Gen-Probe asserte that the responses by Gen-Probe’s counsel to the district court’s inquiry concerning whether all issues had been resolved did not unambiguously refer to the case as a whole, including the outstanding counterclaims. Gen-Probe asserted that its answer to the district court was in the more specific context of the summary judgment hearings; the affirmative statement by its counsel came at the end of a hearing on invalidity lasting several days and was not intended to waive its unenforceability counterclaim.

The Fed Circuit held:

We agree with Gen-Probe that its pending unenforceability counterclaim renders the district court’s judgment nonfinal for purposes of appeal. … Although it is true that the district court here did make a clear statement that the case was at an end, it was mistaken, because an unadjudicated counterclaim remained. Gen-Probe’s brief to this court, supported by the record, and unrefuted by Enzo, makes that clear. While it is, to say the least, regrettable that a party with a remaining counterclaim that it wishes to pursue, as well as its opponent, leaves a trial judge with the impression that no claims remain in the case, we have no choice but to take cognizance of the nonfinality created by the unquestioned existence of that counterclaim.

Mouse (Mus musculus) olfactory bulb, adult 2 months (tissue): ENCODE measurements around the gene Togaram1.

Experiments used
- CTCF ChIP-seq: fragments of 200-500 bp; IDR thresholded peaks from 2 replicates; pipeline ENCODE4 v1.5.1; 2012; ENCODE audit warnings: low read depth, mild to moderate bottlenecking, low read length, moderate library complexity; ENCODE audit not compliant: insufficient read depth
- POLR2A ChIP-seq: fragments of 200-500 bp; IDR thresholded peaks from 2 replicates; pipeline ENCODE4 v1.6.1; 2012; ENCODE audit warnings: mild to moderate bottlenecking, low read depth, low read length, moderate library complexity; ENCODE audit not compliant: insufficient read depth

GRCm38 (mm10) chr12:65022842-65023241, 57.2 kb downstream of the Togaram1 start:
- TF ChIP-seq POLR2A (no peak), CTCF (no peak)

… although the district court may have indicated its intent that its order “will enable you to proceed with dispatch in the Federal Court of Appeals,” Summary Judgment Hearing at 35, it did not address at any time Gen-Probe’s unresolved counterclaim of unenforceability. At no time was the counterclaim waived, and, whether through inadvertence or not, the parties should not have let the trial court conclude its deliberations under that false impression. Because Gen-Probe’s counterclaim remains unadjudicated, the judgment is nonfinal.

We also disagree with Enzo that the only issue remaining is Gen-Probe’s claim for attorney fees. Enzo’s argument under Federal Rule of Civil Procedure 58(c) that a pending motion for attorney fees will not render an otherwise final judgment unappealable, is relevant only when all other claims have been adjudicated. More litigation lay ahead than awarding fees. To be eligible for attorney fees on the basis of inequitable conduct, Gen-Probe still has to establish that Enzo actually engaged in such conduct, an issue that remains unresolved in the district court. Despite the jurisdictional defect in the instant appeal, we have held that “a premature notice of appeal ripens upon subsequent action of the district court,” Pause, 401 F.3d at 1295 (citing E-Pass Techs., Inc. v. 3Com Corp., 343 F.3d 1364, 1367 (Fed. Cir. 2003) and Storage Tech. Corp. v. Cisco Sys., Inc., 329 F.3d 823, 830 (Fed. Cir. 2003)). Accordingly, inasmuch as the appeal has been briefed and argued on the merits, in the interest of judicial economy we grant Enzo leave to seek remedial action in the district court and thereafter reinstate the appeal if and when the judgment becomes final.

See the entire holding here.